Inoculum: 100 000 blood trypomastigote forms of T. cruzi were injected into mice by the intraperitoneal route (i.p.). The parasites were obtained from blood collected from infected mice by heart puncture. The inoculum was adjusted to the desired concentration by dilution of infected blood with saline.

Protocol: The animals were sacrificed after 14 days of infection, and samples were collected through laparotomy and resection of the pancreas.

Processing of samples: Tissue fragments were fixed in buffered formaldehyde solution 10%, dehydrated, embedded in paraffin, and stained with hematoxylin-eosin.



Light microscopy of pancreas fragments showed that T. cruzi was present in all the infected mice; the intensity of parasitism, however, varied between the animals. Parasites were found mainly at the exocrine portion of the organ, with many pseudocysts filled with amastigotes in acinar and epithelial duct cells. The involvement of acinar cells was diffuse all over the organ. Ruptured pseudocysts were seen, with parasites released into the extracellular medium and some penetrating and injuring neighboring cells. In pancreatic duct branches, rupture of pseudocysts and consequent destruction of parasitized cells was observed (Fig. 1). The exocrine acinar cells showed features of degeneration and necrosis, and few were found in an intact state (Fig. 2). Focal areas of fat necrosis were also identified. Debris of cells and tissue were found at injured sites (Fig. 3).







Parasite nests were found at the transition between the exocrine tissue and islets of Langerhans, and also within the endocrine pancreas (Fig. 4).




Acute pancreatitis is mainly associated with obstruction of biliary and pancreatic juice drainage caused by biliary calculus pathology. Alcoholism and the action of drugs are also considered causes of acute pancreatitis, even though the underlying mechanism in these cases is not currently fully understood. Changes in pancreatic juice components, such as protein-rich pancreatic fluid secretion that gives rise to protein plugs, may play an important pathogenic role in pancreatitis. The pathology of the disease results from the activation of digestive enzymes trapped within obstructed ducts, thus leading to ductile and acinar necrosis and extravasation of pancreatic juice2..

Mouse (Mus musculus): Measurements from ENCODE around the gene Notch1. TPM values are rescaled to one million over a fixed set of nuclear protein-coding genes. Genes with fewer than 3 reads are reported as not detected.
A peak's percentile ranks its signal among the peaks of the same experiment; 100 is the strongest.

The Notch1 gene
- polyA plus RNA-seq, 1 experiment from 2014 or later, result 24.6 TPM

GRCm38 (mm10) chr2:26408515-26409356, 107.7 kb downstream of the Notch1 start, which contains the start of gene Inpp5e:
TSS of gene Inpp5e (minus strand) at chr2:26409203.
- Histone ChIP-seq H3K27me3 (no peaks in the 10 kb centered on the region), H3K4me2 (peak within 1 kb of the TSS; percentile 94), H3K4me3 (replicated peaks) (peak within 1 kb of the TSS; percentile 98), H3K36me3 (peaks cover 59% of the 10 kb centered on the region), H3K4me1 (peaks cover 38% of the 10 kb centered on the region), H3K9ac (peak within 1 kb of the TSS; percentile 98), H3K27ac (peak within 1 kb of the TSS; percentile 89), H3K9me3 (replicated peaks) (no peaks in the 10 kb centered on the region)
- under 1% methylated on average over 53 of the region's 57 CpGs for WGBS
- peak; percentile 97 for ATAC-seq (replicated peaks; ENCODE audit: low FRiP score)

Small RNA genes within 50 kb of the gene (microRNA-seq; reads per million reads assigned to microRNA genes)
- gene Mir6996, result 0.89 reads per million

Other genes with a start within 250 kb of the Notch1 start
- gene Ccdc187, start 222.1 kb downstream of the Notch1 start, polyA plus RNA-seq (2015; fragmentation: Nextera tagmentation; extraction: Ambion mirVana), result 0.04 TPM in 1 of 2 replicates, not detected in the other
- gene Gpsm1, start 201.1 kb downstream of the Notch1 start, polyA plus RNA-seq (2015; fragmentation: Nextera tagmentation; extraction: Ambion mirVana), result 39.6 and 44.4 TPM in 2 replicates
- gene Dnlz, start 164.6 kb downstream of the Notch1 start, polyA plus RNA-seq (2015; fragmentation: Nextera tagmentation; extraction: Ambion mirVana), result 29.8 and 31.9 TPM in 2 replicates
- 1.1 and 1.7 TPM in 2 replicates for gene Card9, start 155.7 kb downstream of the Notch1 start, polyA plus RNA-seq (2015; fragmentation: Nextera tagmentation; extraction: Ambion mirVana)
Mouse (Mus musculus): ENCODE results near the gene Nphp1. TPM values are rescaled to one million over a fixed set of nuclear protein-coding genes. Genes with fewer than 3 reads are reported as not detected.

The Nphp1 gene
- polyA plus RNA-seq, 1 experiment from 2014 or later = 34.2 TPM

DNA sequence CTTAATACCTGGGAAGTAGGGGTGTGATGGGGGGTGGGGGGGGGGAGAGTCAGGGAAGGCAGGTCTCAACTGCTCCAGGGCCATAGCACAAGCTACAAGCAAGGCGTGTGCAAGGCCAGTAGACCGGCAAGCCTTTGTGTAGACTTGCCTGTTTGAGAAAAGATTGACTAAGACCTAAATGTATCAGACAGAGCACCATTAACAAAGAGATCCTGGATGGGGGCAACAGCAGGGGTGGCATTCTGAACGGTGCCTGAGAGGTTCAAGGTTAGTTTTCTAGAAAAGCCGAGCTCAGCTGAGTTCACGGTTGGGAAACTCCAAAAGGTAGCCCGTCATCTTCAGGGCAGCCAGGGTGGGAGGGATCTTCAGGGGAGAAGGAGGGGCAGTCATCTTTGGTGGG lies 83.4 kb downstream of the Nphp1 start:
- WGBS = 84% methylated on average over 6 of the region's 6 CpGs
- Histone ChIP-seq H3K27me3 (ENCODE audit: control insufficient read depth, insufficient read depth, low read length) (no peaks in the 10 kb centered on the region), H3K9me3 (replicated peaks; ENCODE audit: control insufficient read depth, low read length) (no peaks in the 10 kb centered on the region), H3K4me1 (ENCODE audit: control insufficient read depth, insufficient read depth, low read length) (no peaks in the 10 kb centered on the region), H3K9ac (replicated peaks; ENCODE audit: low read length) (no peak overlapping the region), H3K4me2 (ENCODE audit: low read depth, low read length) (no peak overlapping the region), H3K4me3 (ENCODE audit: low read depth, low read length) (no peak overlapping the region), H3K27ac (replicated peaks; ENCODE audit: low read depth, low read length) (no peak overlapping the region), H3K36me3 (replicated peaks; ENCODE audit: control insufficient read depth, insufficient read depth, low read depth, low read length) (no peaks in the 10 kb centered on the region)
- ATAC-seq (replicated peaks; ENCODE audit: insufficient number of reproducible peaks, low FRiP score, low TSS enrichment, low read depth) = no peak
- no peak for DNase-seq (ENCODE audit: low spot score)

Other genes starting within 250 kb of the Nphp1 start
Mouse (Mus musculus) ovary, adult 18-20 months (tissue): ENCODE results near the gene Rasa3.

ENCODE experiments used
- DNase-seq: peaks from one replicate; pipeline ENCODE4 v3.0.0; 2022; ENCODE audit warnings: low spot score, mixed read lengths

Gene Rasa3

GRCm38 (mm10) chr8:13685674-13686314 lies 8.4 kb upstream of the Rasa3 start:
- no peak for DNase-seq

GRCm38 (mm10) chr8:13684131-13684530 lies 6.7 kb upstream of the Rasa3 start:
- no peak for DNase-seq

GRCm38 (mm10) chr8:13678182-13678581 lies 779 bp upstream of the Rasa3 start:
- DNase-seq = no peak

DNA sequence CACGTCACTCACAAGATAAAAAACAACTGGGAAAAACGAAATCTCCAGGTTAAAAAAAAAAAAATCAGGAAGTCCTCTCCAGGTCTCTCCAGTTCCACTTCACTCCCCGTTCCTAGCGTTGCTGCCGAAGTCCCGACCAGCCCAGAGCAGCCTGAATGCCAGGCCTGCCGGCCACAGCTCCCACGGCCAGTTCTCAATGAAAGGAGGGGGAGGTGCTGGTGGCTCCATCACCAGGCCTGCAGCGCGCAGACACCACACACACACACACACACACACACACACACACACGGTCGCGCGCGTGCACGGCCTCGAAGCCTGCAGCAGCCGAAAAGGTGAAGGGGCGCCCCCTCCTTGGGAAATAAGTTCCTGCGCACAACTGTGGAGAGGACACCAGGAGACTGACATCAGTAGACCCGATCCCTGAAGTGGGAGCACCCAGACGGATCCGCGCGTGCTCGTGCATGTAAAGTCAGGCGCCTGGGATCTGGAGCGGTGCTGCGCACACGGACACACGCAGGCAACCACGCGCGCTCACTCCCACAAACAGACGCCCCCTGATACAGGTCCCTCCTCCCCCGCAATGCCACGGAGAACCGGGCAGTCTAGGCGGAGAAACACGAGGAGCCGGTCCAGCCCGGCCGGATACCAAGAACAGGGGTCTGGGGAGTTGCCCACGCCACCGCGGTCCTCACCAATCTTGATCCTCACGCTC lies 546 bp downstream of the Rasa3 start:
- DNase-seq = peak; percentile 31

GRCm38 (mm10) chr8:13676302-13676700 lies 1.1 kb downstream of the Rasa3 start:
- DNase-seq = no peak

Features of pancreatic fat necrosis may be found when pancreatic juice extravasation occurs.

This study shows pancreatic lesions caused by a parasitic agent. Fat necrosis occurs in the pancreas when there is obstruction of pancreatic juice drainage or when injured cells rupture and release acids and enzymes to the interstitium, mainly via the action of lipase in its active form. In Chagas' disease, the pathogenic process appears to be related to the presence of parasites in acinar and duct cells and their subsequent rupture, rather than obstruction of drainage of pancreatic juice or changes in its protein components. The presence of amastigotes in most pancreatic acinar and epithelial duct cells, forming pseudocysts, has been previously reported9,12.